Are your grilled chicken breasts a bit dry?
Maybe a bit tough?
Do they seem to lack flavor?
We have your “solution”.
And that solution is…
Even if you’ve heard about brines, you’ve probably associated them with Thanksgiving Day turkeys because starting as early as September, the food channels, Chef radio interviews and nearly all the magazines at your supermarket check-out line supermarket are talking about brines.
Exactly what is a brine?
Quite simply, a brine is a liquid solution meant to “hydrate” the meat you’ll eventually cook.
Quite simply, it’s a liquid mixture of water, to which salt, sugar and herbs and spices are sometime added for additional flavor.
Why hydrate meat?
We’ve all heard the stories the we’re composed of about 70% water.
Not coincidentally, so is a chicken breast. Bone-in or boneless.
In the case of a chicken that you buy, and that you’re going to grill, there is already a loss of some of this water from the time it’s butchered, until it ends up in your shopping cart.
We’re already starting from behind.
The idea behind a brine is to replace the fluids that a meat loses during its processing and holding time.
Do bones, fat, and skin help retain some of this moisture while cooking?
Unfortunately, a chicken breast has no real fat covering, and a thin skin to boot. On the opposite side, there’s a rather thin rib cage section, which, is somewhat helpful.
Not so helpful, is that white meat is leaner than dark meat.
Having set this whole scenario for you, what can you do to grill the juiciest and most flavorful chicken breasts?
- Buy fresh, not frozen chicken.
If you’ve ever frozen water in your home freezer, you’ve probably noticed something. Liquid water expands when it freezes.
And the water within the small cells of a chicken breast do too.
What happens then, is that the fleshy cell walls that are full of water, expand, then they burst open. Then the whole thing freezes solid.
When thawed, the cells, once full of water, drain out all that wonderful juice onto your counter like a burst water balloon.
- Brine your chicken.
You may not be aware, but while you’ve been doing other things in your life, nearly ALL of the fried chicken places along the major roads you drive every day, brine their chicken before flouring, and then frying them for your waiting appetite.
They know, as do we, that brining is an ESSENTAIL step in replacing the water and tasty fluids that were lost during processing.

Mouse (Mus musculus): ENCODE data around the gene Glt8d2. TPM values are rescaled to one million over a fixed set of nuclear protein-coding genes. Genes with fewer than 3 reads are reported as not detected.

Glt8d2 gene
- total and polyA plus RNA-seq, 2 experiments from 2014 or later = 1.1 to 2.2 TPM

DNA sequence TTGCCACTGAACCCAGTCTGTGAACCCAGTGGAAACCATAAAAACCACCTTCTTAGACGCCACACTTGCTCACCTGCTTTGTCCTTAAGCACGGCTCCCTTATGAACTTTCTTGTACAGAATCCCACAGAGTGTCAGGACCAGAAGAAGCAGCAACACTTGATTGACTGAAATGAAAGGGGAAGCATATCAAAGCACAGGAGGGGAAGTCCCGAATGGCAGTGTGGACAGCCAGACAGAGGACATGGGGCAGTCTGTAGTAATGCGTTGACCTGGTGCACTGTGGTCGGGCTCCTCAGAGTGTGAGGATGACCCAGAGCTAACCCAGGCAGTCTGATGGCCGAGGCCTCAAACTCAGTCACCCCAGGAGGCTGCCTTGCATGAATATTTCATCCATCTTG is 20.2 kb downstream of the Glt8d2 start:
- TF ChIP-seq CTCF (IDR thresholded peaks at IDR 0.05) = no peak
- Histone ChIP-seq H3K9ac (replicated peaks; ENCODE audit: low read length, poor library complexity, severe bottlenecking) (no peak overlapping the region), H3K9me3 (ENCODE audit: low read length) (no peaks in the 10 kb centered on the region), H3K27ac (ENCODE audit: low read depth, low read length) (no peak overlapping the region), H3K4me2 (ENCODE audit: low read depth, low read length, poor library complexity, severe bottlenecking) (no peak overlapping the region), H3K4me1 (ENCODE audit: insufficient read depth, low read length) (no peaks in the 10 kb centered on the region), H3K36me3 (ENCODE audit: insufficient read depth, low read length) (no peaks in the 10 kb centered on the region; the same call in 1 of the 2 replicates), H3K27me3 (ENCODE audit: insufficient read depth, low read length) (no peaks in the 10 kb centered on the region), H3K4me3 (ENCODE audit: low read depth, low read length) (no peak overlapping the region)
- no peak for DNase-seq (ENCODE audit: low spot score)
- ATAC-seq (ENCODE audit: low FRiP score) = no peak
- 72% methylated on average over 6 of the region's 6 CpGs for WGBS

Like a sponge, the chicken meat re-absorbs all the liquid brine it can handle before it is then lifted from its flavor bath, floured and fried or char-grilled.
You love it, and restaurants love that you love it!
They just don’t talk much about it.
How do you brine a chicken?
As mentioned earlier, a brine mimics the fluids the chicken breast once had.
So, let us give you an all-purpose brine solution for you to use for chicken breasts.
This amount of brine is good for about 2 to 3 decent size, bone-in chicken breasts or 3 or 4 average skin-on boneless breasts.
1 Quart Warm Water
4 Tablespoons Kosher or Sea Salt
2 Tablespoons Soy Sauce
2 ½ Tablespoons Light Brown Sugar
OPTIONAL: Sprig of fresh thyme, black peppercorns, a pinch of sage or poultry seasoning, granulated garlic or granulated onion.
- Stir all ingredients together making sure the sugar and salt is completely dissolved.
- Chill this brine before using it for your chicken breasts.
- Leave the breasts in the brine a minimum of 2 hours and up to 6 hours. Be sure to do your best to keep the breasts submerged in the brine and keep it all under a cover of plastic film.
- When the brining is complete, remove the breasts, pat dry with a paper towel, season and then grill over medium heat.
Hold off on the high heat. High grilling temperatures might give you the instant gratification of a browned piece of chicken on your grill but that soon turns into a burnt and dried-out piece of meat before it’s fully cooked to 165 F.
Slow it down.
As they say, it’s not a sprint, grilling chicken breasts is more of a marathon to get that perfect doneness with juices and flavor still left to enjoy.
And like most all meats cooked over dry heat (your grill), once your chicken breasts are cooked, allow them to rest 5 to 10 minutes (while tented), to allow the juices to fully be reabsorbed evenly throughout.